The 1937 version of Abel Gance’s (1889–1981) J’Accuse is hardly the director’s best film, but I thought it would it would make an interesting and instructive companion piece to the 1919 silent version, which we showed in the recent To Save and Project festival. (Gance’s La Roue is familiar to Museum audiences, and we were unable to screen Napoleon because of the restoration work currently in progress.) The 1937 film begins at almost the end of World War I, after the male protagonists in the story’s love triangle have been reconciled. The original, a peculiar but impassioned antiwar epic, was mostly taken up with the rivalry of the two for the heroine, which was finally interrupted by the coming of the war. So the 1937 film is only partially a remake. Most of its content is barely credible melodrama shot primarily in close-ups, and the only spectacular imagery for most of its length is gleaned from nightmarish wartime newsreels. This speaks to both Gance’s budgetary limitations and the limits of his imagination when dealing with subjects that don’t lend themselves to grandiosity. Much of the money he had seems to have been kept in reserve for makeup and extras in the film’s fantastical zombies-to-go climax.
It has become commonplace to pair the second J’Accuse with Jean Renoir’s La Grande Illusion, another French film made that same year in the ostensible hope of avoiding World War II. I suspect, however, that Renoir was much too canny to think that his humanistic masterpiece would have any lasting effect on the real world. Gance, on the other hand, with his delusional ambition, probably fancied he could turn the trick with the overheated intensity of his vision. In La Fin du Monde (1931), after all, he had more or less destroyed the world, although it is not clear how the film ended, and it is similarly unclear at the end of J’Accuse how summoning the dead of World War I has much impact other than scaring the pants off some Verdun cemetery workers. It is probably not fair to question Gance’s motives too closely, but it is hard to reconcile his pacifism with his veneration of the mass-murdering thug Napoleon, and the proto-fascist tendencies expressed in some of his other films. There is reason to question whether Gance ever had anything consistent or coherent to say, or whether, for him, the medium was truly the message. Much of his sound career was taken up remaking his silent successes or producing fairly conventional costume pictures like Lucrece Borgia or his last two films, Austerlitz and Cyrano and D’Artagan. (By happy accident, Gance had had the actors mouth their exact words in the filming of Napoleon, enabling him to issue an abridged sound version, Bonaparte and the Revolution, in 1934, and updated in 1971.) In his own defense, Gance, stymied by producers who feared that his costly visual innovations might catch on with the public, said, “The films I made I describe as ‘prostitution,’ not to live but so as not to die…I did not have the problem of wondering whether I was guiding the characters or being led by them. I had to respect the established structures, outside which I could not stray.”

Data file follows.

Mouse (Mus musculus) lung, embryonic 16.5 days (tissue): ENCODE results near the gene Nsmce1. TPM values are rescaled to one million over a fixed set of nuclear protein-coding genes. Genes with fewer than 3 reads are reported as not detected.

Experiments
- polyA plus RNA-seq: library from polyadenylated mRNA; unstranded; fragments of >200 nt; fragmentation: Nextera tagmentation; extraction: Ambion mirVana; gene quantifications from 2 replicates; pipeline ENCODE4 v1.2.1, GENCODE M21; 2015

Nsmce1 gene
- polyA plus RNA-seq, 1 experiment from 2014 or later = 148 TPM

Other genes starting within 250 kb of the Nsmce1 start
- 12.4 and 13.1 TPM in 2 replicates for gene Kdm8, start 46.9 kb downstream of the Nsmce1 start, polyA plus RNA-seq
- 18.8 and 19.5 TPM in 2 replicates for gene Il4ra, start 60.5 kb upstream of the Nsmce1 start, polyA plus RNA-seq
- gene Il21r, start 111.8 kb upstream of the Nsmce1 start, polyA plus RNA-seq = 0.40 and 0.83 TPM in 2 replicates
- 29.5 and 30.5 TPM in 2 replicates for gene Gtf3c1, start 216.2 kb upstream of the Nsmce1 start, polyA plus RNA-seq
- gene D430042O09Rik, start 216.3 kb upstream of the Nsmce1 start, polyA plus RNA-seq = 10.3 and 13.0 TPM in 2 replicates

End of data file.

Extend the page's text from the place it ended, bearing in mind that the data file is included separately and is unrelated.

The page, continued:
Gance’s inventions, like Polyvision, a widescreen process that anticipated Cinerama and CinemaScope by decades, cannot be ignored, as they tended to be at the time. The critic Bernard Eisenschitz wrote that Gance’s vision posed a threat “in calmly affirming the existence of artistic techniques which render current practices obsolete and demand that they be rethought.” Or, as Tom Milne has suggested, “he was one of the greatest masters of the image in the history of the cinema, and that should count for something.”